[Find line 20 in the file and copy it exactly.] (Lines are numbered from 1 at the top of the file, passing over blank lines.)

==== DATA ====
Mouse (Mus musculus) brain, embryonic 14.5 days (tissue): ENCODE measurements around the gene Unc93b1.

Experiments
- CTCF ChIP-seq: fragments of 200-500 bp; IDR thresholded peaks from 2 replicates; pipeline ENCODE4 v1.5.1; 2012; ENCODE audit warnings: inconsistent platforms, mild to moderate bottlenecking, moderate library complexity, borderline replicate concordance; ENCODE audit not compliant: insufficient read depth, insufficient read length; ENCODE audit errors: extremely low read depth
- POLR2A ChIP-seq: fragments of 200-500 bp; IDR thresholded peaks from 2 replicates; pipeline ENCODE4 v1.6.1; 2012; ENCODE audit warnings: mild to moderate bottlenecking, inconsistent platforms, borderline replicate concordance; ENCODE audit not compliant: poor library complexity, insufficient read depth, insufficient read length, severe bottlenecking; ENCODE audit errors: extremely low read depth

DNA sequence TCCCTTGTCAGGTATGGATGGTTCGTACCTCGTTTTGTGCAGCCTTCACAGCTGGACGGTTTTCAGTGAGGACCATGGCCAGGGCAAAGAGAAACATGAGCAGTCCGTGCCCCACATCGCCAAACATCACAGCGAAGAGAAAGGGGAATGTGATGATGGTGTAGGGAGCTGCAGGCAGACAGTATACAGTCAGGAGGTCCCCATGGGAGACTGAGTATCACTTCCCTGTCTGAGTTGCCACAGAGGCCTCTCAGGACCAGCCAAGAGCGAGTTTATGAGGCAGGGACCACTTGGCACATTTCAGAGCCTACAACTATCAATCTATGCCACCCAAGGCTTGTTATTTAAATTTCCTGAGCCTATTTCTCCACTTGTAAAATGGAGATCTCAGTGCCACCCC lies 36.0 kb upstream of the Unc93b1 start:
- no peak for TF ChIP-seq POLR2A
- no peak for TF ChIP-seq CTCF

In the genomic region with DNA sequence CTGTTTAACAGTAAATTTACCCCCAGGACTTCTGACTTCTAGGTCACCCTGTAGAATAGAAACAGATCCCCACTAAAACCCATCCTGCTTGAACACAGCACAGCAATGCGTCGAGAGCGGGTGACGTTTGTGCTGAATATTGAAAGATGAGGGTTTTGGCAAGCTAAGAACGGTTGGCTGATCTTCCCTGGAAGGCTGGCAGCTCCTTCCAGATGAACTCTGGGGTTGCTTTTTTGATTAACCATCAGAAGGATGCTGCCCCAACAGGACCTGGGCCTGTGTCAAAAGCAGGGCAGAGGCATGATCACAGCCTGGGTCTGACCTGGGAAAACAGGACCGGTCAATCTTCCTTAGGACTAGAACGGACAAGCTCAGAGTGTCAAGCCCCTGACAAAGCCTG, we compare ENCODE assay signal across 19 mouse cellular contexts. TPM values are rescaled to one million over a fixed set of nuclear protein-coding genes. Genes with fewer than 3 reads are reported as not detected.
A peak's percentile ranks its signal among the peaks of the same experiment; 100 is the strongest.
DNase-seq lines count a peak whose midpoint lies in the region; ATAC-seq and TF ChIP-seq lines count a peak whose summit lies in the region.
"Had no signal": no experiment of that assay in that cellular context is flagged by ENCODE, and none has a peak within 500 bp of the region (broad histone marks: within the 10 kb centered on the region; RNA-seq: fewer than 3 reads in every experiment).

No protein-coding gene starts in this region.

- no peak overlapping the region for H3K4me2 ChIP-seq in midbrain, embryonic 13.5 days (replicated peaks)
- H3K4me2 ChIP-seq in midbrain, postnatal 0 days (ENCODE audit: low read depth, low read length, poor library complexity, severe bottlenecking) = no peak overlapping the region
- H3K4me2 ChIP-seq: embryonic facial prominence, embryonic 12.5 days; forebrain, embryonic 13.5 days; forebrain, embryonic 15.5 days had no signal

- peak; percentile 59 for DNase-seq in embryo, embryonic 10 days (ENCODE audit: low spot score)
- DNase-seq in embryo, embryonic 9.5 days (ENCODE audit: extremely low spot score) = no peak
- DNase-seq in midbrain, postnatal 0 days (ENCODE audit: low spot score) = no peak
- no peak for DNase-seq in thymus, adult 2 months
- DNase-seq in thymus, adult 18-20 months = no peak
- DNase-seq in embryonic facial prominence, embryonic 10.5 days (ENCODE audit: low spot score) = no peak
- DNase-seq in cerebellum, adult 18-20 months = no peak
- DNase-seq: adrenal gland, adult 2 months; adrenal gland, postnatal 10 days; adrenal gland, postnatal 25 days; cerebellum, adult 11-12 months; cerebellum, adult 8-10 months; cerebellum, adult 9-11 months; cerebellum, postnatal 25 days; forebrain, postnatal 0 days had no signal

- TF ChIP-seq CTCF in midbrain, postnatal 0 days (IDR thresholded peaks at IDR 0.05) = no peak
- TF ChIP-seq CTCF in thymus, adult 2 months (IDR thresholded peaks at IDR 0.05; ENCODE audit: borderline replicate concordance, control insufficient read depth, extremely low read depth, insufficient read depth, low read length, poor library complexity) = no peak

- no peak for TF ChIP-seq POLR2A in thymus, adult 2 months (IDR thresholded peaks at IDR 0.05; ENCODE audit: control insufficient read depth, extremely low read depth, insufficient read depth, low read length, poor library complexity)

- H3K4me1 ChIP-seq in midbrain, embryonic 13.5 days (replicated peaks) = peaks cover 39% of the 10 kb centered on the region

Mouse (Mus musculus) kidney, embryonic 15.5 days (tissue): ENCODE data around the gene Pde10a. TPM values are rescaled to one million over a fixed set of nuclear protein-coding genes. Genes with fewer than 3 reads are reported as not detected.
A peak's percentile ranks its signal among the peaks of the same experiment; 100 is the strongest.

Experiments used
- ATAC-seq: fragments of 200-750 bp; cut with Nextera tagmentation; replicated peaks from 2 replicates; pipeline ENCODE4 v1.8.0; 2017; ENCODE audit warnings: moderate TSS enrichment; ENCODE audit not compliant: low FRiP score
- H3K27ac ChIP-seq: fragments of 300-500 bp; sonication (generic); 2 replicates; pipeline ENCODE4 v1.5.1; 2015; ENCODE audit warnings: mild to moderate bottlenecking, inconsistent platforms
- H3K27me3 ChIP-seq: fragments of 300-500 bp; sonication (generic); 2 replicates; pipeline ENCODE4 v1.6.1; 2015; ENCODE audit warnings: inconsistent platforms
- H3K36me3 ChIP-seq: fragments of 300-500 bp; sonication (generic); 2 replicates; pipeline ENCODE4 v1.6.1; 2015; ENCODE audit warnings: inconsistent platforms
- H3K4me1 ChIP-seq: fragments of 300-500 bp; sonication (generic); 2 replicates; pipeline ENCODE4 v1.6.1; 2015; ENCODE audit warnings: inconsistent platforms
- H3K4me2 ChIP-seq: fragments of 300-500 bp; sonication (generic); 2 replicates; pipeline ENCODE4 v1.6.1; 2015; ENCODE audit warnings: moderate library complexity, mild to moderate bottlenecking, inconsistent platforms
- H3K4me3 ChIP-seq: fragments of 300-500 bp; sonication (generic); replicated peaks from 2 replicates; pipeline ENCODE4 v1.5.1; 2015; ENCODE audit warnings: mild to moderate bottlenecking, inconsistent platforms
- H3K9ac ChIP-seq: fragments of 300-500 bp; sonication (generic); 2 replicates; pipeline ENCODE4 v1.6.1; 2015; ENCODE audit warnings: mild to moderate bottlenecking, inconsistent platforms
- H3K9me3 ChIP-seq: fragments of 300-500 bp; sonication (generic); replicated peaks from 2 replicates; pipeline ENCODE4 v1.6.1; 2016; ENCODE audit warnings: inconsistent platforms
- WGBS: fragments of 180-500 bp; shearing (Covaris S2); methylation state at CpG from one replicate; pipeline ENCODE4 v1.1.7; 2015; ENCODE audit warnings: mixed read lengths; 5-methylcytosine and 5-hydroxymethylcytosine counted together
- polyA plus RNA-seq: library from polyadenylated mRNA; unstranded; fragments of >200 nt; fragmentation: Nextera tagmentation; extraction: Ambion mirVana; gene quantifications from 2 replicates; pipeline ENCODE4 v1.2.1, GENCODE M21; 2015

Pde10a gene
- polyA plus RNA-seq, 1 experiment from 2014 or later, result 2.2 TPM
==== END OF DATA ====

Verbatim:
- DNase-seq in thymus, adult 18-20 months = no peak